Earlier this year, I read Escape from Camp 14: One Man’s Remarkable Odyssey from North Korea to Freedom in the West, by Blaine Harden. It was very riveting. If you want to know the extent to which Totalitarian government can go, this book is a must-read.
There is no limit to the ways that government will assault your dignity–and humanity–given sufficient power. Shin Dong-hyuk–the only known person to have been born in a North Korean prison camp–and managed to escape, provides a stirring, damning, devastating real-life testimony to that.
Enter The Hunger Games, by Suzanne Collins. I’ve got several FB friends–and a couple friends from my church–who have read it, and the feedback was very good. I still was reluctant to read it, as it appeared to be a fad. The Christian hoopla over the book reminded me of The Prayer of Jabez, and some pastors even went as far as preparing Bible studies based on various themes in the book. I had a bad feeling about that.
Then my former crisis pregnancy center boss–JH–recommended it. She’s of a similar mind as me, and, usually, if she recommends something, I’m not disappointed.
The Hunger Games (THG) was no exception.
THG takes place in a futuristic society called Panem, located in North America, with the Capitol based in what we know as the Rocky Mountains. The country is divided into twelve geographical districts, with a thirteenth that allegedly was destroyed for rebelling against the Capitol. As punishment for the rebellion, each year a boy and a girl from each district–between ages 12 and 18–are selected to fight it out in The Hunger Games. This is televised in a reality show setting, with the contestants–called “tributes”–fighting each other to the death within a large climate and terrain-controlled arena.
The plot begins in the poorest of the districts: District 12, which is in Appalachian coal mining territory. The main character–Katniss Everdeen–volunteers for the Games in order to take the place of her 12-year-old sister (Primrose), who was drawn from the names of girls. The male “tribute” from their district–Peeta Mellark–has had a crush on Katniss since his youth.
The leadup to the Games is sickening to read, as you have a government-media culture that puts the best reality show face on what is basically a kill-fest. Before the Games, the tributes are under pressure to put on a great posture for “Gamemakers” in order to get donations from sponsors that will prove invaluable during the games. Fashion consultants give special attention to the costume design, tributes get scores on their abilities with weapons and fighting techniques, and even their televised interviews.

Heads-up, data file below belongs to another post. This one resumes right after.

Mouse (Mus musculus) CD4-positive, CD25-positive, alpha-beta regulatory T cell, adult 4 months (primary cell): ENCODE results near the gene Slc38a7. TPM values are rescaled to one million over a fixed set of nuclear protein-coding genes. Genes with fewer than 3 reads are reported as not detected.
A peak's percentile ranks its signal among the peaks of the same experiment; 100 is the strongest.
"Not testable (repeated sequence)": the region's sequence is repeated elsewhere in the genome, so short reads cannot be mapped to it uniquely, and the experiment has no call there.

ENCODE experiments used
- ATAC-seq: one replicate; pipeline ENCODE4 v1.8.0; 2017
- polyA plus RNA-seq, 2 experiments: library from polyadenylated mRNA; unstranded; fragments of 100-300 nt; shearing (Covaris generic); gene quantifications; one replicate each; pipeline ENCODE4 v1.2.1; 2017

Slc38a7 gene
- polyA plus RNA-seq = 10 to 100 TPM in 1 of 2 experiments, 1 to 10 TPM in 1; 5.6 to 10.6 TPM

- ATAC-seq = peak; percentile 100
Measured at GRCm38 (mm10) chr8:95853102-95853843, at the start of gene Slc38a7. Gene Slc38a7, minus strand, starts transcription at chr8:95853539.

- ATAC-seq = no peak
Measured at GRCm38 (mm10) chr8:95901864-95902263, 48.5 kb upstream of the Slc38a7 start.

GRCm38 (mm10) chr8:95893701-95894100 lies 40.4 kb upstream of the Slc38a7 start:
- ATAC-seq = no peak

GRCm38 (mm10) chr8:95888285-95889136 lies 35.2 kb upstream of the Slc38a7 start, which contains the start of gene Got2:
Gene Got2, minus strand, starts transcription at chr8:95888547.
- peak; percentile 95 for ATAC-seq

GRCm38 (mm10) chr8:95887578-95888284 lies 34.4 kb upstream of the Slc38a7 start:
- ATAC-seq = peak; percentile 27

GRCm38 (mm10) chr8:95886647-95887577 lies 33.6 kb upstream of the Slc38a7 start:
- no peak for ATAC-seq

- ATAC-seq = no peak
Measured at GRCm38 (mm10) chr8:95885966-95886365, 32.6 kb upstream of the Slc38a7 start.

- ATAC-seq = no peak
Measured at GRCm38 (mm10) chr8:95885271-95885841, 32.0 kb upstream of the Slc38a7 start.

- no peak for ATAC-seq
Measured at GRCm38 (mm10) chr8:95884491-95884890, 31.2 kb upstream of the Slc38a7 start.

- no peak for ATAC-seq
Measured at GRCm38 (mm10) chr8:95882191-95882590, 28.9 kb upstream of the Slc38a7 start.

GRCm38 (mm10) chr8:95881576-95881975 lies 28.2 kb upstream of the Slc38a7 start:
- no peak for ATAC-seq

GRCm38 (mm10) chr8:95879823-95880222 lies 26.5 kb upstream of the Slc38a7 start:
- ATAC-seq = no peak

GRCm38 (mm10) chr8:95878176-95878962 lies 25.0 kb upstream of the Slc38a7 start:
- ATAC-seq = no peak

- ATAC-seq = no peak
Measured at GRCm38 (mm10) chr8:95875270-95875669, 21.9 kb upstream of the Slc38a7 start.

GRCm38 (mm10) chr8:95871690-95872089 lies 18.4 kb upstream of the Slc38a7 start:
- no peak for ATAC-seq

The tributes themselves are also a sea of complexity:
Katniss: A survivor through and through, and who is very cynical about her fellow competitors. She is reluctant to trust anyone, even though she is not averse to forming some alliances, such as with Rue;
Peeta: A baker’s son who has been in love with Katniss his whole life. He has done many things intentionally to help and protect Katniss, even at risk to his life. Still, Katniss has trouble trusting him.
Rue: a young girl whose great talent is roaming high among the trees, and evading captors. She forms a friendship with Katniss, who also is effective in the trees;
Foxface: a young girl whose great strength is staying away from the fights. She is very evasive, very sneaky;
The “Careers”: these tributes have been trained their entire lives for the Games. They are big, tough, and brutal. They will kill even their “allies” without a second thought. They have their sights trained on Katniss from the get-go. The most notorious of the bunch–Cato–is one of the last standing.
The Games pits tributes against each other, and–like a reality show–encourages alliances and subplots while pushing them to kill each other. The “Gamemakers” often switch the conditions–such as weather–in order to get more action going. Ultimately, it pits the people of the respective districts–who watch the games religiously–against each other, as they root for their tributes to kill others.
The complexity does not merely extend to the tributes, either.
The trainer for Peeta and Katniss–Haymitch, a former Games winner–was drunk, surly, and shrewd. He is difficult for either Peeta or Katniss to trust, and yet he has a tendency to come through for them in ways they don’t expect.
I don’t know Suzanne Collins, nor am I aware of her political leanings or her thoughts on the direction of government. I suspect that her views are probably well to the left of mine.
But in THG, Collins gives us a devastating portrait of where we are heading as a country. To call it Orwellian would not do THG justice: Next to Panem, Orwell’s Oceania is a libertarian paradise. It is what you get when you combine North Korean-style fascism with American reality television culture.
Four and a half stars.